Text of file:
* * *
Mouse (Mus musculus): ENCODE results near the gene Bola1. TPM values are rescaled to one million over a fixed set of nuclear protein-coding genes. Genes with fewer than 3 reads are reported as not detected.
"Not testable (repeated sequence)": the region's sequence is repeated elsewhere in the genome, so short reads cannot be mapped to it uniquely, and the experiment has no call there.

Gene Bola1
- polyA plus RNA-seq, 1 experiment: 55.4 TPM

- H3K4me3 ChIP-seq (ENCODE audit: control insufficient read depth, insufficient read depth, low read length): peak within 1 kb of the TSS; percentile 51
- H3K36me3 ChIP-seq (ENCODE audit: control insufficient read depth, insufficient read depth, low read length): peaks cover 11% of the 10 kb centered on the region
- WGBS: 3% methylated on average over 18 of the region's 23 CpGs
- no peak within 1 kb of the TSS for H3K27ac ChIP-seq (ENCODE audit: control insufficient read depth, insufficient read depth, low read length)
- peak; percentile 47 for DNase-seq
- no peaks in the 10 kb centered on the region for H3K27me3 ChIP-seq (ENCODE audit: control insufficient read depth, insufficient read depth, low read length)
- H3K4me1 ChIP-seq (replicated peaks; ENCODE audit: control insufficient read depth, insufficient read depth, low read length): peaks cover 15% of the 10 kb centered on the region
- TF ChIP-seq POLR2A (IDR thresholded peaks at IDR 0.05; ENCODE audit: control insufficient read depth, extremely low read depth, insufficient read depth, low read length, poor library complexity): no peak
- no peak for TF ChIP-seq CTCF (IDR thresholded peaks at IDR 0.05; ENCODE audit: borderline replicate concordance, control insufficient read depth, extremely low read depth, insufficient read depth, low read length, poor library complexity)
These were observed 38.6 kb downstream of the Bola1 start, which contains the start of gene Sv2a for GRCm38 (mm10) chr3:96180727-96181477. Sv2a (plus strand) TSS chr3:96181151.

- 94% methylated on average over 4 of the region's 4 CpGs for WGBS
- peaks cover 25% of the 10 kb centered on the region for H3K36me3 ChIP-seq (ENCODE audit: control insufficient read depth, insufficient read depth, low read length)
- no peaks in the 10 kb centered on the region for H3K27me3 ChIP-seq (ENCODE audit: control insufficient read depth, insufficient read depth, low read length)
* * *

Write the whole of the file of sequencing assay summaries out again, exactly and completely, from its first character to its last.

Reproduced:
Mouse (Mus musculus): ENCODE results near the gene Bola1. TPM values are rescaled to one million over a fixed set of nuclear protein-coding genes. Genes with fewer than 3 reads are reported as not detected.
"Not testable (repeated sequence)": the region's sequence is repeated elsewhere in the genome, so short reads cannot be mapped to it uniquely, and the experiment has no call there.

Gene Bola1
- polyA plus RNA-seq, 1 experiment: 55.4 TPM

- H3K4me3 ChIP-seq (ENCODE audit: control insufficient read depth, insufficient read depth, low read length): peak within 1 kb of the TSS; percentile 51
- H3K36me3 ChIP-seq (ENCODE audit: control insufficient read depth, insufficient read depth, low read length): peaks cover 11% of the 10 kb centered on the region
- WGBS: 3% methylated on average over 18 of the region's 23 CpGs
- no peak within 1 kb of the TSS for H3K27ac ChIP-seq (ENCODE audit: control insufficient read depth, insufficient read depth, low read length)
- peak; percentile 47 for DNase-seq
- no peaks in the 10 kb centered on the region for H3K27me3 ChIP-seq (ENCODE audit: control insufficient read depth, insufficient read depth, low read length)
- H3K4me1 ChIP-seq (replicated peaks; ENCODE audit: control insufficient read depth, insufficient read depth, low read length): peaks cover 15% of the 10 kb centered on the region
- TF ChIP-seq POLR2A (IDR thresholded peaks at IDR 0.05; ENCODE audit: control insufficient read depth, extremely low read depth, insufficient read depth, low read length, poor library complexity): no peak
- no peak for TF ChIP-seq CTCF (IDR thresholded peaks at IDR 0.05; ENCODE audit: borderline replicate concordance, control insufficient read depth, extremely low read depth, insufficient read depth, low read length, poor library complexity)
These were observed 38.6 kb downstream of the Bola1 start, which contains the start of gene Sv2a for GRCm38 (mm10) chr3:96180727-96181477. Sv2a (plus strand) TSS chr3:96181151.

- 94% methylated on average over 4 of the region's 4 CpGs for WGBS
- peaks cover 25% of the 10 kb centered on the region for H3K36me3 ChIP-seq (ENCODE audit: control insufficient read depth, insufficient read depth, low read length)
- no peaks in the 10 kb centered on the region for H3K27me3 ChIP-seq (ENCODE audit: control insufficient read depth, insufficient read depth, low read length)